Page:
Things like that make me feel and conclude is that, you know, I’m doing this to bring the future forward. Like, I don’t want to wait 200 years to have relationships that are more kind and more, able to be calming me down during a fight. So, just another facet of the whole.
Jeff: That’s fascinating because you had some of that very quote you just gave us from that “Psychology Today” in the article I read on your website about why you write this. So that’s, I like how all that ties itself back together, and certainly we could all use more kindness these days for sure.
So it’s, it’s great that you’re writing into the future too, and trying to push it that way.
Alice: Yeah. It feels good. There’s one other element. There’s also this whole issue of writing the other. Lauren Bewkes, she’s an author I really like her take on writing the other, she says, unless you’re writing an autobiography, any character you write is going to be the other.
And so if there’s a characteristic that’s different in the character that’s being written, then you know. and she says, people are different. There are things we don’t get about each other. Usually it’s because we haven’t asked. So ask and then write. And I really like that as an M.O. for exploration, ask and write.
Jeff: You mentioned Harry and Draco fan fic.
Alice: Yes, let’s go back there, shall we?
Jeff: What were some of the other stories and books that were kind of your gateways into m/m romance as you started reading
It was long before I started reading that there were signs and sparks. I remember, gosh, how old was I? I can’t remember, but it was, you know, I was an adult out of college. But it was a long time ago and I was living in Seattle at the time. And that movie, that Merchant Ivory movie, “Maurice” had come out and I went to see it.
And I just remember sitting there like, my heart was just bursting. Like I couldn’t understand what I couldn’t understand. It’s like, yeah, it was a great story, but like, these people in the society and like, ouch. Like, ouch, just seriously, ouch, and I, I went back, I, got sick the next day, like with a bad cold, but the movie it was only on for one more day, and I walked in the rain to go see it again because I just, it was back in the days when it wouldn’t be out on video for a while, so I had to go do that. It’s almost like that’s when the questions started. and then there was “Brokeback Mountain.” I know you asked about books, but I’m giving you the full media answer. Then there was “Brokeback Mountain,” which got my attention in this regard as well, and that I can’t tell you how many journals I filled with.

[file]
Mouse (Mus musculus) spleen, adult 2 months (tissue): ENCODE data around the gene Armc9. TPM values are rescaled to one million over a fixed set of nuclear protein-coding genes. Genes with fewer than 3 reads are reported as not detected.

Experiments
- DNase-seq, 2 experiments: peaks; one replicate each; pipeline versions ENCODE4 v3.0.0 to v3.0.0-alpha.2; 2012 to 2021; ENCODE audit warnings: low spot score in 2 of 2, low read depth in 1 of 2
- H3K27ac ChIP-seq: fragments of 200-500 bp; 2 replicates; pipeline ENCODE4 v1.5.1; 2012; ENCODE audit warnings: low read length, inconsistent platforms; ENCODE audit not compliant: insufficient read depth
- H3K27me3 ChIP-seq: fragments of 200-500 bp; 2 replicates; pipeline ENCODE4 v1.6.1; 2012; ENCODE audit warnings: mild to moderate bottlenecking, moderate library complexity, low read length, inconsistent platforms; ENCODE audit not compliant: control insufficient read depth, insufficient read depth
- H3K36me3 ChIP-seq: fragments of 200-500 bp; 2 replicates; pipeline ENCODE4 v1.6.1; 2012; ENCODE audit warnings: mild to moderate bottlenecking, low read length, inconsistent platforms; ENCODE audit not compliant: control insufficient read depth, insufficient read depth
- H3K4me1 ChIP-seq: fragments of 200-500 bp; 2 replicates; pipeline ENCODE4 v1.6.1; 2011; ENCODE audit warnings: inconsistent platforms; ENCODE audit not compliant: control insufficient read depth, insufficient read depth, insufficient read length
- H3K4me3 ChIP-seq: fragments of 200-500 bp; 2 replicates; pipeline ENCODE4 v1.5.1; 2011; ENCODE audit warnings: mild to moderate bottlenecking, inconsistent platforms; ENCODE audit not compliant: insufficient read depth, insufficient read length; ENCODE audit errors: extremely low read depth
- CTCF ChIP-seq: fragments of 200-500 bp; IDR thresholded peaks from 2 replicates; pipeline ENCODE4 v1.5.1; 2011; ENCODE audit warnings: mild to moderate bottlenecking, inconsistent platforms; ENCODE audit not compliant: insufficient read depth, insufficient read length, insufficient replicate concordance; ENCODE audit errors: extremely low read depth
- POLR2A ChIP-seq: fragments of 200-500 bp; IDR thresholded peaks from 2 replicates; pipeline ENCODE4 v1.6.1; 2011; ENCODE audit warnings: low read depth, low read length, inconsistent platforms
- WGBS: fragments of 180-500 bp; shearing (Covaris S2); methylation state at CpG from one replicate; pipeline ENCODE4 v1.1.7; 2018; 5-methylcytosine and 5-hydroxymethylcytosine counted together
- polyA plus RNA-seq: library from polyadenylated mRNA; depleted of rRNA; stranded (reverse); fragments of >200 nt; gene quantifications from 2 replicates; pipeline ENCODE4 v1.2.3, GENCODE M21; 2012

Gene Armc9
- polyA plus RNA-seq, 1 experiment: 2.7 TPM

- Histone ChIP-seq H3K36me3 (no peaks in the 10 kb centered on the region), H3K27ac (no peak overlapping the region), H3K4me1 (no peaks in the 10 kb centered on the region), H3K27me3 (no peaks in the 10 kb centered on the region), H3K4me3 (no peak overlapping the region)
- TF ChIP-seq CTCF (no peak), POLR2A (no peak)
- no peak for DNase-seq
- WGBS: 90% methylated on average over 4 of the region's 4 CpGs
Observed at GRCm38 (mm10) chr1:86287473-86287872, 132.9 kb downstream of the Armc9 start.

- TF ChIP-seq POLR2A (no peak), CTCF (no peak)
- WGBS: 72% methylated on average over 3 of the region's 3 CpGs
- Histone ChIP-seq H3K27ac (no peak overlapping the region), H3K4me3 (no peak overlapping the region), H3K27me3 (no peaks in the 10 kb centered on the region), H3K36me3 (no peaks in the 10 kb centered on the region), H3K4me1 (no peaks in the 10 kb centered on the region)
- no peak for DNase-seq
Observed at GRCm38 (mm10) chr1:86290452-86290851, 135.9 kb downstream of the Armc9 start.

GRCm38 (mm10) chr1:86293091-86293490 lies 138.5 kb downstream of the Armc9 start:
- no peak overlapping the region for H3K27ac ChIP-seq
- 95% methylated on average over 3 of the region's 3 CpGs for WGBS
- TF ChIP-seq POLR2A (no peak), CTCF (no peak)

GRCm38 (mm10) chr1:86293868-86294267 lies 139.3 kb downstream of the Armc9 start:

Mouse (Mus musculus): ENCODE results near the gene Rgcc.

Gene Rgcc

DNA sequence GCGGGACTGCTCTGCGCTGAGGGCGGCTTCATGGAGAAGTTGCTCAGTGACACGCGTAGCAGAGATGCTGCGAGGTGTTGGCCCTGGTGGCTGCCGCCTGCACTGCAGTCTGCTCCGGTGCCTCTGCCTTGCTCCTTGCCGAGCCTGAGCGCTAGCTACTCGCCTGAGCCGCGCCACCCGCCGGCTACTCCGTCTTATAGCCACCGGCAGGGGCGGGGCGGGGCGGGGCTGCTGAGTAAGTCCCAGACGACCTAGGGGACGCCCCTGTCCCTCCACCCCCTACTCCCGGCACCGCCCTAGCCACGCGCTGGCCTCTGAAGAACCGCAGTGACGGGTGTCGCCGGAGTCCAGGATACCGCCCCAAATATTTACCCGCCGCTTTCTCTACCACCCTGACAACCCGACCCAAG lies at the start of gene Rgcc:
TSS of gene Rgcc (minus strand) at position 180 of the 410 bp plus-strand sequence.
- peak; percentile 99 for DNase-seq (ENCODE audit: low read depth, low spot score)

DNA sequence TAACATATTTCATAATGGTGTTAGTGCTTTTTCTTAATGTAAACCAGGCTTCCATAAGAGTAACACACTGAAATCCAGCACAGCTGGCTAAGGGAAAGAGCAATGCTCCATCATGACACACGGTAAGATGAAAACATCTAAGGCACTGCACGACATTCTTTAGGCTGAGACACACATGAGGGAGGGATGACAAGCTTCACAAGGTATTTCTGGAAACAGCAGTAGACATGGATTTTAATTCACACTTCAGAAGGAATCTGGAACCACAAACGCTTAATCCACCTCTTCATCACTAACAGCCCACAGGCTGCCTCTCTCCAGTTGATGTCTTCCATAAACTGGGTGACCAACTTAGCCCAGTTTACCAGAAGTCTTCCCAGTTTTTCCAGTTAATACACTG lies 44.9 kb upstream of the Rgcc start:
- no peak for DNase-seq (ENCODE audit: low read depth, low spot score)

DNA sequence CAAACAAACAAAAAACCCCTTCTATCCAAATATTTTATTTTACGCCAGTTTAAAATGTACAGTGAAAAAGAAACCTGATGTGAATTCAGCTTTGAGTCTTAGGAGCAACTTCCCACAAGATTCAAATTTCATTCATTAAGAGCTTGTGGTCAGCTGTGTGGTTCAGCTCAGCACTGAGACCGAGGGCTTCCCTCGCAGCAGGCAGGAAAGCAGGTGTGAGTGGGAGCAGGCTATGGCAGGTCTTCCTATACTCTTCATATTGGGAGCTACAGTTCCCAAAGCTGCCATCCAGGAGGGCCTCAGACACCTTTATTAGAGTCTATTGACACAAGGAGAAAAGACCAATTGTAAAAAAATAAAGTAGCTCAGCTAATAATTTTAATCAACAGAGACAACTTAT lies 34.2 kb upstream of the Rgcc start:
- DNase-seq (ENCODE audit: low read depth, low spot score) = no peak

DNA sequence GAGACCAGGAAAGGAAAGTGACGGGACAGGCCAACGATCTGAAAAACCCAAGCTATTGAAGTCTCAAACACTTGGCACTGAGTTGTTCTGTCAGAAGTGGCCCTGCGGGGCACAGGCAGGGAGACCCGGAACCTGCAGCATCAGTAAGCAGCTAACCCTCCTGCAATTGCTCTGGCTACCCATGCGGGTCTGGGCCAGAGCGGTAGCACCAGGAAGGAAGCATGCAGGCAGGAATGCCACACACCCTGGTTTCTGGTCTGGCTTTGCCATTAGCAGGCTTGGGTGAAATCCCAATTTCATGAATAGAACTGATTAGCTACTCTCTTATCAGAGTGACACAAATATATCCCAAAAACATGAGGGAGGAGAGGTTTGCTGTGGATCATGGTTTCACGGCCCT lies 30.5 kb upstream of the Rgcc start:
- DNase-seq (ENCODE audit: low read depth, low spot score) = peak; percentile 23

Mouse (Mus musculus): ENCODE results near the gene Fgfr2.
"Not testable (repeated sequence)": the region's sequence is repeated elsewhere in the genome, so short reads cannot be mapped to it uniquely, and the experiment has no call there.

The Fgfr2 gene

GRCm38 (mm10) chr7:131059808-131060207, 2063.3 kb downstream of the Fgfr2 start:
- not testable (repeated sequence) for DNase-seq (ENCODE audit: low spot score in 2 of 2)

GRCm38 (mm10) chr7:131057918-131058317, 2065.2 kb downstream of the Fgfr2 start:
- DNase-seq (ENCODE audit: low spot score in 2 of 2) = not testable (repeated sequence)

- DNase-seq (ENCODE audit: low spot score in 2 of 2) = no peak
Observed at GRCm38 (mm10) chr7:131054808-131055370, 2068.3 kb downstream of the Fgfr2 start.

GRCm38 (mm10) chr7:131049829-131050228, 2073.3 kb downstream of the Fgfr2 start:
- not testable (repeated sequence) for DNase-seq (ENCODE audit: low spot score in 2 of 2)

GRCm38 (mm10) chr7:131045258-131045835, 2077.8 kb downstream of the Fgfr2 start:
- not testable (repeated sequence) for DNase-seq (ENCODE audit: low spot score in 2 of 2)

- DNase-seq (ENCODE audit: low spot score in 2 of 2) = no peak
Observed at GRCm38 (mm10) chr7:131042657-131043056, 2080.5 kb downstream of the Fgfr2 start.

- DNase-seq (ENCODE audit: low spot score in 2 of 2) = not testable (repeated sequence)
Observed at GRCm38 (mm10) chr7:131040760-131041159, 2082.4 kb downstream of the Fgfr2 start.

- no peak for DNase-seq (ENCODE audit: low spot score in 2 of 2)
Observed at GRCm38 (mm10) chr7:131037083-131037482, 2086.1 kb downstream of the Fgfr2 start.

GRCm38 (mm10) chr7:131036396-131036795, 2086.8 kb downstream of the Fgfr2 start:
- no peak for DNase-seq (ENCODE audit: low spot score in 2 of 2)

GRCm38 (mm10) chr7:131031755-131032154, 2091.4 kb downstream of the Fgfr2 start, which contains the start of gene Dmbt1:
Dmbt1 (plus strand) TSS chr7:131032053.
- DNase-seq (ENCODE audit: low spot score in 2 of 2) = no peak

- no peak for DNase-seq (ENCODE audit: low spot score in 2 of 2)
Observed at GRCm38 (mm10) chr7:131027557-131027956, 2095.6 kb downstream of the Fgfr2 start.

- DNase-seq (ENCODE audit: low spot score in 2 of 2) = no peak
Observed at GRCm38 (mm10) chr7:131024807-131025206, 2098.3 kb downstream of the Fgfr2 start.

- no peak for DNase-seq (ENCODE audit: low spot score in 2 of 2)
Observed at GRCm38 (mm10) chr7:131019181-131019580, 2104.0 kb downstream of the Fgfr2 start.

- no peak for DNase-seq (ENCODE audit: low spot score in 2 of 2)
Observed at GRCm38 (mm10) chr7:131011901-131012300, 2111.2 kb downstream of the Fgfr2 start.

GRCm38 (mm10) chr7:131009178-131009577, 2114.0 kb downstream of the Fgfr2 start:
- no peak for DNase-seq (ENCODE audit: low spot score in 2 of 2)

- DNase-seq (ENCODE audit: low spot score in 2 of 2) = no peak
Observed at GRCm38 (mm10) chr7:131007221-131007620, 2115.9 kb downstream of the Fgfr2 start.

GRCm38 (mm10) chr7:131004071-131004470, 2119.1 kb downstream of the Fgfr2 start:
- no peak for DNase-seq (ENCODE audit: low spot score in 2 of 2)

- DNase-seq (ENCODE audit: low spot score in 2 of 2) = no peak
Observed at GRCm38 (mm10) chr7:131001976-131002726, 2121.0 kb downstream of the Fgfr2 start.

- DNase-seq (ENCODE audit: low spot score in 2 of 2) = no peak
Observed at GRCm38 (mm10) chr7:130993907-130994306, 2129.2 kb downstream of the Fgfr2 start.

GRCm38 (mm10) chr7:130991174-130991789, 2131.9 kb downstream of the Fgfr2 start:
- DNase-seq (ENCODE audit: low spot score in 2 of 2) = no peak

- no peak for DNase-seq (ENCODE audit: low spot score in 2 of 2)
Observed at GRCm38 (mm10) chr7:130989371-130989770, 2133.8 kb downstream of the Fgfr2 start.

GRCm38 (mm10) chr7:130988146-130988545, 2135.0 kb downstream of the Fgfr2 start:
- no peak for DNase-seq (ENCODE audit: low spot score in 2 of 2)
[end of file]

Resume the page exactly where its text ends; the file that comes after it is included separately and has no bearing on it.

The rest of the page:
Analysis and all manner of exploration and self exploration and writing alternative, happier endings. And, you know, just trying to figure out a lot of it was just trying to figure out why I felt that was so compelling.
And, as a small aside, you know, I do some studies about shamanism and shamans believe that our experiences are contracted. If there are any shamans out there and I’ve gotten that wrong, please go to my website and send me an email and correct me. But I’m a dabbler not an expert, but, and that helps in a way because it’s almost like I contracted to come here and write male/male romance novels. And I’m still trying to understand the why, and then I have over the years, read E.M. Forester’s “Maurice” and other, books, fiction and memoirs by gay men and then also, Suzanne Brockman’s novel “Hot Target,” which she prefaced with her plea for inclusion, and dedicated to her gay son.
The short answer, now that I’ve told you the long answer, is that that’s what came out, so to speak. You know, when I finally sat down to write a novel after the “Lord of the Rings” reward, the novel I wrote became “Everyday History” and that’s my path. Apparently.
Jeff: We don’t often hear ones that quite take that trajectory either, so it’s good to get that kind of perspective too.
How can people keep up with you online to keep up with everything else going on?
Alice: On my website, alicearcher.com it has all the details, including a subscription to the newsletter and “Executive Decision” for free, and social media links. But I feel like this is a good time to say that I’m so new at all the public facing stuff.
I’m still learning how to do social media and other basic things. So they’re with me as I get through the learning curves and it’s happening. I’m interested, very interested in connecting with readers, so please feel free to contact me however is comfortable for you.
Jeff: Awesome. We’ll put links to your site and your social media into the show notes as well so that people can keep up, both with how “The Infinite Onion” rolls out and of course, as the new stuff comes along as well.
Alice: Thank you.
Jeff: Thank you so much for being with us, Alice. It’s been awesome talking to you.
Alice: You’re welcome. Thank you for being here. I love what you guys are doing.